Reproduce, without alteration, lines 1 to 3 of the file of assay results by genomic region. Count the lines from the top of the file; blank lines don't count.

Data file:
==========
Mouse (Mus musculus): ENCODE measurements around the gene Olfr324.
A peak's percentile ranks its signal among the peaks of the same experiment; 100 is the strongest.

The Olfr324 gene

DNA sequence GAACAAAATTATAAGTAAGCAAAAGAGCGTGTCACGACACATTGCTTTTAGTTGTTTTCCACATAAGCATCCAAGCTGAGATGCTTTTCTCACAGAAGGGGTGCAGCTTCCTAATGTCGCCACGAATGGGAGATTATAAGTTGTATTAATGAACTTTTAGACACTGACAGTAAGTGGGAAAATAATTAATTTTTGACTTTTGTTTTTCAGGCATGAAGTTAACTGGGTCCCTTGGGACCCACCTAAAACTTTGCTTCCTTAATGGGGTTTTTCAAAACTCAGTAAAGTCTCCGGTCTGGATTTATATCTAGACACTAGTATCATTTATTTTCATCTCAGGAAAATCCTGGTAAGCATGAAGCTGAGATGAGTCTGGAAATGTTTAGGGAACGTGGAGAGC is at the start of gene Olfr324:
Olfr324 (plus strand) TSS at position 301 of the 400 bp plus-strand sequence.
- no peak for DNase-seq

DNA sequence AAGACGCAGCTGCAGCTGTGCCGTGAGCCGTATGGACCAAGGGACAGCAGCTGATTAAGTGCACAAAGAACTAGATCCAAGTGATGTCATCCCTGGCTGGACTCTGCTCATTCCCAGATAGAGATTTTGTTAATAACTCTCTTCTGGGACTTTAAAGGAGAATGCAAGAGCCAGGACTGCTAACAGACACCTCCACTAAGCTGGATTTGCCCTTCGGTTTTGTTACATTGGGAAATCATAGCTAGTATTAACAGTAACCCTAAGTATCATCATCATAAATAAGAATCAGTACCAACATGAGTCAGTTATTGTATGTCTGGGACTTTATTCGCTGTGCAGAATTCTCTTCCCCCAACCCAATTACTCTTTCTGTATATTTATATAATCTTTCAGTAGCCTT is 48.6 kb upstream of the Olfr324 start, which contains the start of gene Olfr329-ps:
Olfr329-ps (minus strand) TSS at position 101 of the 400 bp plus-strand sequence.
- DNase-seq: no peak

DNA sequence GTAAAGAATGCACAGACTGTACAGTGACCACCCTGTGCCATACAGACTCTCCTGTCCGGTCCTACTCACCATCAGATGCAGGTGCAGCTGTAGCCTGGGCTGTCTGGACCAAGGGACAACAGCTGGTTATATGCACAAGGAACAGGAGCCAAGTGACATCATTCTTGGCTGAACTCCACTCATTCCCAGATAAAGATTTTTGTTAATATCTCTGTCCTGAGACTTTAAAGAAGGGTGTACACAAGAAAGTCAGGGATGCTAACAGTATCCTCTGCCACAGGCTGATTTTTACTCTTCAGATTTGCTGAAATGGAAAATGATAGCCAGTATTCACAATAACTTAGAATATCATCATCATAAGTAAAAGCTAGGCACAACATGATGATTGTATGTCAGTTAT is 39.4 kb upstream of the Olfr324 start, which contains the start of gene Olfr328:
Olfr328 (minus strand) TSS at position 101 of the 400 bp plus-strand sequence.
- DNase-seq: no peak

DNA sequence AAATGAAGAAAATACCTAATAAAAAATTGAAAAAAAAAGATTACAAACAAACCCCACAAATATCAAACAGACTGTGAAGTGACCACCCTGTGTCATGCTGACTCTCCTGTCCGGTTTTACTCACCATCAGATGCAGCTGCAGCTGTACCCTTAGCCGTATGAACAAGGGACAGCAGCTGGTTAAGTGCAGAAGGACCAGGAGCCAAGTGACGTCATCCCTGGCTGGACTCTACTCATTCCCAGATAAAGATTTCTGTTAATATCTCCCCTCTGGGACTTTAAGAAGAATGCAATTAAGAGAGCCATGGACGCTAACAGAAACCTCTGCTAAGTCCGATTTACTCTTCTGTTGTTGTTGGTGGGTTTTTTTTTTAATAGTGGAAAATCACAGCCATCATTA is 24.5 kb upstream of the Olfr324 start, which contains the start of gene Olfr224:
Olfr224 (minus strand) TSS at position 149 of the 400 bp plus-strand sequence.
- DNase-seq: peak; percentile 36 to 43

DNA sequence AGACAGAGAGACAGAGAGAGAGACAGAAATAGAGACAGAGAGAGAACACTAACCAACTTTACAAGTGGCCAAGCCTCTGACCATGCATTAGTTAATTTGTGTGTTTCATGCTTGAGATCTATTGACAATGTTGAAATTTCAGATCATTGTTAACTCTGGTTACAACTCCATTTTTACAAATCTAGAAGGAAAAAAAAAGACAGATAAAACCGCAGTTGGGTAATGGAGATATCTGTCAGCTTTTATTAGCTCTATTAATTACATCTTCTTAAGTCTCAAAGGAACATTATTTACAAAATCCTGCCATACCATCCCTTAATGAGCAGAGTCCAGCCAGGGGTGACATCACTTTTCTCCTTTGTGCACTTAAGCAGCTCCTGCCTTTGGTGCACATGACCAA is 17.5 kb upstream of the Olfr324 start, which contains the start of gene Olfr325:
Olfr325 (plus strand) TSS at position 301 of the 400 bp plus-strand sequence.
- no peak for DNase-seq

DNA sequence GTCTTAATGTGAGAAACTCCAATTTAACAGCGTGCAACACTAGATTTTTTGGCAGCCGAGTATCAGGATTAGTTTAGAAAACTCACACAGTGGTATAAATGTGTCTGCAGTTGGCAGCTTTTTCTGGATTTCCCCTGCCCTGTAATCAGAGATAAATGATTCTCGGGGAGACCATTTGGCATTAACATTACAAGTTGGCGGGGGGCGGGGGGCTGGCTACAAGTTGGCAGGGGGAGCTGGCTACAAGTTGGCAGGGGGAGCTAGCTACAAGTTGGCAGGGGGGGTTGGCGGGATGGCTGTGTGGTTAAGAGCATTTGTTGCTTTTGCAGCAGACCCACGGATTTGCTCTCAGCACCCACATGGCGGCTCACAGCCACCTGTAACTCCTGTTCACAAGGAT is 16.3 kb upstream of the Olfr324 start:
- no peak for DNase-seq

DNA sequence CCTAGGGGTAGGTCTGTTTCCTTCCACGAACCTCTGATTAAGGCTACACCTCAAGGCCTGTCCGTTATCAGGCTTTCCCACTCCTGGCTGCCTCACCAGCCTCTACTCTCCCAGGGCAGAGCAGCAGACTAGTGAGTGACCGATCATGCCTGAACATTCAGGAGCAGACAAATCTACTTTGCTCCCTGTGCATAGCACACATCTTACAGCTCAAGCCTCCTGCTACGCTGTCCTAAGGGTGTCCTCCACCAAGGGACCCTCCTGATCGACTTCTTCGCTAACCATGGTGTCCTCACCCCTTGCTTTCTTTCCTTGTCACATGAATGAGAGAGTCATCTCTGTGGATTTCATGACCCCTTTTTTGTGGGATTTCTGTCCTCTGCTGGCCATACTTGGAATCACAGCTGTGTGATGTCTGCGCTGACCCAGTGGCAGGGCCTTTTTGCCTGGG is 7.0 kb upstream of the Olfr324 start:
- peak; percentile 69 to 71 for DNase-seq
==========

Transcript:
Mouse (Mus musculus): ENCODE measurements around the gene Olfr324.
A peak's percentile ranks its signal among the peaks of the same experiment; 100 is the strongest.

The Olfr324 gene